Types of Commercial Listing Agreements
When a seller or a buyer enters into a commercial listing agreement or buyer agreement what does that mean and what does it really entail? This discussion is based around selling a property not leasing which we will address later in another post. Let’s discuss a commercial listing agreement first , there are 3 types of listing agreements:
- Non Exclusive or an open agreement
- Exclusive agency – Seller or another agent can sell the property
- Exclusive right to sell – meaning the owner can sell the property themselves
The first 2 of these require that the commercial real estate agent or broker become the procuring cause of the sale of the property for the seller and is in accordance with the terms of a signed commercial listing agreement. Think of procuring cause as defined as the event that produces the required result of the transaction in this discussion the offer, the contract and subsequent closing – or sale of a commercial property. There has to be some reasonable relationship where the commercial agent or broker provides the efforts necessary to put the transaction together for the seller and buyer.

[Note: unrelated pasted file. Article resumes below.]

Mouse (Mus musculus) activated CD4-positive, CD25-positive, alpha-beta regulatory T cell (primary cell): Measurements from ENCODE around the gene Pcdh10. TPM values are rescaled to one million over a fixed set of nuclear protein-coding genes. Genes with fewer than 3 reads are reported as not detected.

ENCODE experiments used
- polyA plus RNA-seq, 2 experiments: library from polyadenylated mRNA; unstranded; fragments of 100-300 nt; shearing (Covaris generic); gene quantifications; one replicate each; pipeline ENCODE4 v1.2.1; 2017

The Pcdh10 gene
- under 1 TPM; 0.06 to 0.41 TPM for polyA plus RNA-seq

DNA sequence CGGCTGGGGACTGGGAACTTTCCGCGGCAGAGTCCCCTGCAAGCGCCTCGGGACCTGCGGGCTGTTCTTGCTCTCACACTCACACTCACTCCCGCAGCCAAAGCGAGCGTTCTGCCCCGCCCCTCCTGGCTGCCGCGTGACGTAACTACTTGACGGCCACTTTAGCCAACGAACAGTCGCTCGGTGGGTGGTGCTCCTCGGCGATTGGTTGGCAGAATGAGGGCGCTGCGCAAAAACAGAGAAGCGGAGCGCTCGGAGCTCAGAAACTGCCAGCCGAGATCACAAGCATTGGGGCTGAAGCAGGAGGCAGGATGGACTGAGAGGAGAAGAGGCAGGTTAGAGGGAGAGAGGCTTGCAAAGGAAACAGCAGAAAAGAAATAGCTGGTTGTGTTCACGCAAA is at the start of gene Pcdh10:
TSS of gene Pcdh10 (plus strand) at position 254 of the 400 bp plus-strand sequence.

Non Exclusive Listing Agreements
In a non exclusive listing agreement the seller may retain the services of more than one commercial real estate agent or broker where the seller is not required to pay a specific commercial real estate agent or broker on the agreement when the seller or another agent or broker is the procuring cause of the transaction as defined above.
The exclusive agency agreement requires the seller to pay the respective agent or broker they are working with unless the seller sells the property on their own. There are also listings called pocket listings.
Exclusive Right To Sell
Within the Exclusive Right to Sell commercial listing agreement, the listing commercial real estate agent or broker is entitled to a commission from the seller regardless of who is the procuring cause of the transaction. Most commercial MLS listings are of this type of agreement.